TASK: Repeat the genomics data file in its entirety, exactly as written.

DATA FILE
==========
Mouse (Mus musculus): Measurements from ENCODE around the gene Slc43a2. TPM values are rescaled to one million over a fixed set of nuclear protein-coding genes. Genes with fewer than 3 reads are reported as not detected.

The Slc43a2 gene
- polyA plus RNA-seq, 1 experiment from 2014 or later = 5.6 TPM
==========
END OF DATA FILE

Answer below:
Mouse (Mus musculus): Measurements from ENCODE around the gene Slc43a2. TPM values are rescaled to one million over a fixed set of nuclear protein-coding genes. Genes with fewer than 3 reads are reported as not detected.

The Slc43a2 gene
- polyA plus RNA-seq, 1 experiment from 2014 or later = 5.6 TPM